Sustain: Liam Fox, don’t force US food standards on us

Food policy organisations have come together to object to Trade Secretary Liam Fox's dismissal of chlorinated chicken as a "detail". The groups work to improve public health, reduce farm antibiotics, control pesticides, promote children's nutrition, and to champion healthy and sustainable food policies.

This joint statement of concern, co-signed by the organisations listed, was submitted to The Telegraph newspaper in response to the article 'Why US trade deal could hinge on Britons eating chlorinated chicken'.

"We are concerned to hear that International Trade Secretary Liam Fox is considering the UK accepting chlorine-dipped chicken in order to win a new trade deal with America, and considers such issues a “detail”.

"Winning new trade deals is of course important for the economy, but changing food standards without appropriate consideration and agreement is unacceptable. Trade Secretary Liam Fox has no mandate, nor are UK trade negotiators likely to have the qualifications to decide such important food standards on our behalf, which will impact on our well-being and the health of our children.

"Such decisions must be put before British people, health specialists, scientific scrutiny and our elected representatives, for proper examination. These are the kinds of decisions that no-one who cares about the food they eat will accept being decided behind closed doors.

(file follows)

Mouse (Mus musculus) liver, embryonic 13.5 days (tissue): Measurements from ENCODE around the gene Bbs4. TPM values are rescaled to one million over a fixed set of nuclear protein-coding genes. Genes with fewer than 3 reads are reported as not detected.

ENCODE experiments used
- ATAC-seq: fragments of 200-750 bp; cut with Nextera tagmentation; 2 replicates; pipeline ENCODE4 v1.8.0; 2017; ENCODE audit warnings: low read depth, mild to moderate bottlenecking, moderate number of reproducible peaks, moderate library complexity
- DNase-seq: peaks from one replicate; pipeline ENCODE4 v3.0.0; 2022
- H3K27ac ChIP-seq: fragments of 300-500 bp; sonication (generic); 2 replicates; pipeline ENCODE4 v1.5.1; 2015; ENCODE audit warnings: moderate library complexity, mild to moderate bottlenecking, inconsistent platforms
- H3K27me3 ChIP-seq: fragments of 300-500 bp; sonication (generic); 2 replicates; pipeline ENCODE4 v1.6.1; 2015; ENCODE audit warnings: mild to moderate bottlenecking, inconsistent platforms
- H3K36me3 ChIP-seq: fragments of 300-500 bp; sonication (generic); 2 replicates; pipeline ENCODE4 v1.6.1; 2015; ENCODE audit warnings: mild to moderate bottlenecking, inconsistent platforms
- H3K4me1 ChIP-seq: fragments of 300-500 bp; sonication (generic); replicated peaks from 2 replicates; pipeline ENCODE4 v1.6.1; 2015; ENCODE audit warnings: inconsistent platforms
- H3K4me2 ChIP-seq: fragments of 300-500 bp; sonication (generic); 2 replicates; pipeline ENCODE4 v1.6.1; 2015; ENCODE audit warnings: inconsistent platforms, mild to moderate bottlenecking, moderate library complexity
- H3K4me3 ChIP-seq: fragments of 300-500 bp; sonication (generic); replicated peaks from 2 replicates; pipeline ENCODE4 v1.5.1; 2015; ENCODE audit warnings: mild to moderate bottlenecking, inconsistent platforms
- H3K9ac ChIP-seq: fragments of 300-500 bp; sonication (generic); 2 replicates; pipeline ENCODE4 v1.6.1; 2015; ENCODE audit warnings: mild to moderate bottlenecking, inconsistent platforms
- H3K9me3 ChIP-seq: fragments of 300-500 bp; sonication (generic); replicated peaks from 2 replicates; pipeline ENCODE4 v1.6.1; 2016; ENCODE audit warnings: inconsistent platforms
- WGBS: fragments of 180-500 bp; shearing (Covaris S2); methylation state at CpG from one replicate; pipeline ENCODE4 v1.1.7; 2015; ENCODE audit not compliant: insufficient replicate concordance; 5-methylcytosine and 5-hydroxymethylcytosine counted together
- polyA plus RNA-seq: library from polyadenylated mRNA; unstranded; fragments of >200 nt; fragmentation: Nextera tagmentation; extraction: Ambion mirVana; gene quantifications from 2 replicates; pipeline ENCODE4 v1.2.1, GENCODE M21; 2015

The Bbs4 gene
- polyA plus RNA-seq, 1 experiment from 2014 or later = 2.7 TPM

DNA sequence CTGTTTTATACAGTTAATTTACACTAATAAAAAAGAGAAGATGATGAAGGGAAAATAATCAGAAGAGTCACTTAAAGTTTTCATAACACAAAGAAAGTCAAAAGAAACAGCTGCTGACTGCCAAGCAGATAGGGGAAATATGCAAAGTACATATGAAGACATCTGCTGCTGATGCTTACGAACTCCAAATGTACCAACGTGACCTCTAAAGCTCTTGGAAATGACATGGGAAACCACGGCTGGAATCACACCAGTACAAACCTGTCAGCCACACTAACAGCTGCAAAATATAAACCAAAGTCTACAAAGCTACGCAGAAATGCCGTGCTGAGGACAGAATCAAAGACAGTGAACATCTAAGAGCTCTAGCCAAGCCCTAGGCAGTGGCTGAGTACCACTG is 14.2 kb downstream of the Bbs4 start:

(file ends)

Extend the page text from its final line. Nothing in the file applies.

"Our concerns about US food standards relate to (but are not limited to) meat hygiene, farm antibiotic use, irradiated meat, ‘pink slime’ beef production, animal welfare, pesticides, the prevalence of high fructose corn syrup in US processed foods, colourings and additives, baby food standards, food labelling and a generally more litigious culture in the US food industry that is vocally resistant to public and scientific scrutiny.

"Dr Fox, please do not force US food standards on us, and ensure that future trade deals are open to proper scientific and parliamentary scrutiny – especially when it comes to our food."

Co-signed by

  • Kath Dalmeny, Chief Executive, Sustain: The alliance for better food and farming
  • Katharine Jenner, Campaign Director, Action on Sugar
  • Coílín Nunan, Scientific Advisor, Alliance to Save Our Antibiotics
  • Tim Lang, Professor of Food Policy, City University of London
  • Philip Lymbery, Chief Executive, Compassion in World Farming
  • Professor John Middleton, President, Faculty of Public Health
  • Professor Simon Capewell, Vice President, Faculty of Public Health
  • Dr Helen Crawley, Director, First Steps Nutrition Trust
  • Dr Tim Lobstein, Director, Food Information Trust
  • David Powell, Environment Lead, New Economics Foundation
  • Keith Tyrell, Director, Pesticides Action Network
  • Peter Melchett, Policy Director, Soil Association
  • Erik Millstone, Professor of Science Policy, University of Sussex

Read more about Sustain's work on Brexit at:

Sam Coates